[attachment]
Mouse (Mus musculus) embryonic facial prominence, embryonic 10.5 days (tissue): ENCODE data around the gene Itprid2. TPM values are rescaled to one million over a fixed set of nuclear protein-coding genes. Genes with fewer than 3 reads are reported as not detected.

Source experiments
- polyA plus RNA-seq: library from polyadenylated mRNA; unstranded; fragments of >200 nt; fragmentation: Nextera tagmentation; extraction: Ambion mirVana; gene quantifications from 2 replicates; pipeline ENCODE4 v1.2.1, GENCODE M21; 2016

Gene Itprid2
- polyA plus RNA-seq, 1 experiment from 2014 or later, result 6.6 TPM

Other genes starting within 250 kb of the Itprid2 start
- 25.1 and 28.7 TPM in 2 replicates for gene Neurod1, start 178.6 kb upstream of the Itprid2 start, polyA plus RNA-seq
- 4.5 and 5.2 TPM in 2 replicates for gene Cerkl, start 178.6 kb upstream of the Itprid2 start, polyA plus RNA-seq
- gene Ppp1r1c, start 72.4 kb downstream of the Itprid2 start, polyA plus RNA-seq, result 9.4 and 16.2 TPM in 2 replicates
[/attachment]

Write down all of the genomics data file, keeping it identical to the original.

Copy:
Mouse (Mus musculus) embryonic facial prominence, embryonic 10.5 days (tissue): ENCODE data around the gene Itprid2. TPM values are rescaled to one million over a fixed set of nuclear protein-coding genes. Genes with fewer than 3 reads are reported as not detected.

Source experiments
- polyA plus RNA-seq: library from polyadenylated mRNA; unstranded; fragments of >200 nt; fragmentation: Nextera tagmentation; extraction: Ambion mirVana; gene quantifications from 2 replicates; pipeline ENCODE4 v1.2.1, GENCODE M21; 2016

Gene Itprid2
- polyA plus RNA-seq, 1 experiment from 2014 or later, result 6.6 TPM

Other genes starting within 250 kb of the Itprid2 start
- 25.1 and 28.7 TPM in 2 replicates for gene Neurod1, start 178.6 kb upstream of the Itprid2 start, polyA plus RNA-seq
- 4.5 and 5.2 TPM in 2 replicates for gene Cerkl, start 178.6 kb upstream of the Itprid2 start, polyA plus RNA-seq
- gene Ppp1r1c, start 72.4 kb downstream of the Itprid2 start, polyA plus RNA-seq, result 9.4 and 16.2 TPM in 2 replicates